Given that the classification of research topics used were those of Muñoz-Pedreros and Norambuena (2011), it is not surprising that our review finds similar trends in productivity and circulation medium. Comparison to the study by Raimilla et al. (2012) is hampered by the fact that their findings were not reported separately by species and administrative region. Nevertheless, two clear patterns emerge from these two reviews and the present study: productivity has increased considerably during the last 30 years for birds of prey in general and for Falconidae in particular, and peer-reviewed publications are the most frequently-used circulation medium to report study results. These patterns are not exclusive to these groups but represent a general trend in all sciences (Bornmann and Mutz 2015).

Our review shows that the most common research topic in studies of falcons is “Faunistics, Diversity, and Abundance” and that M. chimango is the most frequent study species. In contrast, Raimilla et al. (2012) found that, studies focusing on “diet” were the most common study subject and F. sparverius was the most commonly studied species of falcon. Population trends in time are hampered by the fact that older studies typically represented reports of the presence of species and provided no data on abundance. In contrast to Raimilla et al. (2012), we found that studies of M. chimango outnumbered those of F. sparverius. However, in agreement with Raimilla et al. (2012) we found that members of the genus Phalcoboenus are poorly covered in the literature, as underscored by the absence of studies on four of the ten study topics.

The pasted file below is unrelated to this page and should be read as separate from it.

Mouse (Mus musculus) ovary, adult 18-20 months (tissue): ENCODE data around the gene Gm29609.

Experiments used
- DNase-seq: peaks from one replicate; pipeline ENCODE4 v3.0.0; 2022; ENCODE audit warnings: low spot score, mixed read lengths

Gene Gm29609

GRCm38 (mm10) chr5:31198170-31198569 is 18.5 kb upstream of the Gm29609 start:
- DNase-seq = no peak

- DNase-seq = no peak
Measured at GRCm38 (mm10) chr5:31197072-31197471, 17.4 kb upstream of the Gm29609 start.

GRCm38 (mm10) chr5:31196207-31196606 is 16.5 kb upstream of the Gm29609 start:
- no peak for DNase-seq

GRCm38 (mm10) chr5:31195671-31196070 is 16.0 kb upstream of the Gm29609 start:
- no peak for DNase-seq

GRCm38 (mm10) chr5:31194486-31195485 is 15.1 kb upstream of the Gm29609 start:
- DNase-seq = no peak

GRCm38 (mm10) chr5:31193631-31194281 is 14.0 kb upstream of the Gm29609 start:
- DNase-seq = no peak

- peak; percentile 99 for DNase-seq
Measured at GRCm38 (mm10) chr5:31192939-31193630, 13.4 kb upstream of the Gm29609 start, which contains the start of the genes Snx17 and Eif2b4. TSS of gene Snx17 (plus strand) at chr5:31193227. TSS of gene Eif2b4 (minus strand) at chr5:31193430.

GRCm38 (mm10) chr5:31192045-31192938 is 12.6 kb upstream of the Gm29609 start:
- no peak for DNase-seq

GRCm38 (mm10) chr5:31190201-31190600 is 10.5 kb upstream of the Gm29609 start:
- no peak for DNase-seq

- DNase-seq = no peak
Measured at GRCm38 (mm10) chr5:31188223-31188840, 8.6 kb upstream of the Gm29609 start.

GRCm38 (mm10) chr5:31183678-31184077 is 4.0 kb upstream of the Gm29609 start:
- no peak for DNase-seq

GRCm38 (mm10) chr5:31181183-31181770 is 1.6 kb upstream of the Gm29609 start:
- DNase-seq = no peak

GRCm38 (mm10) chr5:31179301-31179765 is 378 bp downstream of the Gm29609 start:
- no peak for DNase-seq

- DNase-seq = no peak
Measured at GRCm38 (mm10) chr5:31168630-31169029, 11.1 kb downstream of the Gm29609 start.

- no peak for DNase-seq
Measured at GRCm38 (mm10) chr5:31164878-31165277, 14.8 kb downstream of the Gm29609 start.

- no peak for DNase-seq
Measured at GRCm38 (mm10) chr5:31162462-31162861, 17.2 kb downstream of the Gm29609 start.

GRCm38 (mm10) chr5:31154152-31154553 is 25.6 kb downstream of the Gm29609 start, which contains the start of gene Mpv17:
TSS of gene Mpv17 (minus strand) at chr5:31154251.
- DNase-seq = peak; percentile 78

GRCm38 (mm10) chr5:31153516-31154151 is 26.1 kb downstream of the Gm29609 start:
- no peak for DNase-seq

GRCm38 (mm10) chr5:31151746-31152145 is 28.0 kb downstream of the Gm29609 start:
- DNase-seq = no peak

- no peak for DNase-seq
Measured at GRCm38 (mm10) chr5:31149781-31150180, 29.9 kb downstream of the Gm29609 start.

The concentration of publications on falcons in a small number of regions (Metropolitan Santiago, Araucanía, Los Lagos, and Magallanes) reflects the location of research centers (Raimilla et al. 2012). The same pattern was observed in works that focus on community structure (Jaksic 1985) and continental water birds (Victoriano et al. 2006). There were no studies which report on falcons in the O'Higgins region (central Chile) despite its proximity to the Metropolitan region. The lack of studies may be due to changes in regional administration throughout time (Errázuriz 1998) that may lead to incorrect registry of avifauna near the political-geographic limits. Future studies should focus on poorly studied areas, especially those within a biodiversity hotspot such as Los Ríos and Aysén regions (Arroyo et al. 2008). Our review indicates that some topics remain little studied. Publications on “Study Techniques and Methods” were rare (five citations). We suggest these topics warrant further study because current studies are carried out based on protocols developed for falcons in the northern hemisphere (e.g. Bird and Bildstein 2007) which may not be optimal for research in Chile. The lack of knowledge on the biology of species native to Chile may hamper the application of techniques developed elsewhere for other species. The use of non-suitable techniques may produce biases or errors and perhaps even harm captured individuals (Ford 2003).